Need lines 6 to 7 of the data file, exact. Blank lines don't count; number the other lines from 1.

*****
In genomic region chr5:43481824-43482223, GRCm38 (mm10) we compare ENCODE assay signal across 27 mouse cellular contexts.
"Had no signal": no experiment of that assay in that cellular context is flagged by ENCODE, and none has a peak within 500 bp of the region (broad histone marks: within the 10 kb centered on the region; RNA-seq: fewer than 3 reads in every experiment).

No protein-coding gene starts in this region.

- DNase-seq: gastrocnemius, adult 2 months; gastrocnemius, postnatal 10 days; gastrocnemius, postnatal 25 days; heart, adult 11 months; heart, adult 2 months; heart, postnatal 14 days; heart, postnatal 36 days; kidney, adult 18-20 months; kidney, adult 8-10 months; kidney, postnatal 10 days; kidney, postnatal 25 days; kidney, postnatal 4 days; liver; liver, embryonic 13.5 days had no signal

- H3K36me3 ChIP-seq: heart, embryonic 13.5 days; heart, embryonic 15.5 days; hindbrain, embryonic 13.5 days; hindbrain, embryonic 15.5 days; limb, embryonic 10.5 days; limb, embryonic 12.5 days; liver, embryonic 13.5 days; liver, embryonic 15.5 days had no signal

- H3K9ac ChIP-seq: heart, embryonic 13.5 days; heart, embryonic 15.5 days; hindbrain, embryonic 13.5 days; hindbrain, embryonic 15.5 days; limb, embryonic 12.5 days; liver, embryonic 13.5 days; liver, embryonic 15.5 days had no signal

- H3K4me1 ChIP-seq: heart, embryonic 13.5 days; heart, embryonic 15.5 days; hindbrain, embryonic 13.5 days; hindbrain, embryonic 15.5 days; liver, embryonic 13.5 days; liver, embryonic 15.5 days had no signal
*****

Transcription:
- H3K9ac ChIP-seq: heart, embryonic 13.5 days; heart, embryonic 15.5 days; hindbrain, embryonic 13.5 days; hindbrain, embryonic 15.5 days; limb, embryonic 12.5 days; liver, embryonic 13.5 days; liver, embryonic 15.5 days had no signal

- H3K4me1 ChIP-seq: heart, embryonic 13.5 days; heart, embryonic 15.5 days; hindbrain, embryonic 13.5 days; hindbrain, embryonic 15.5 days; liver, embryonic 13.5 days; liver, embryonic 15.5 days had no signal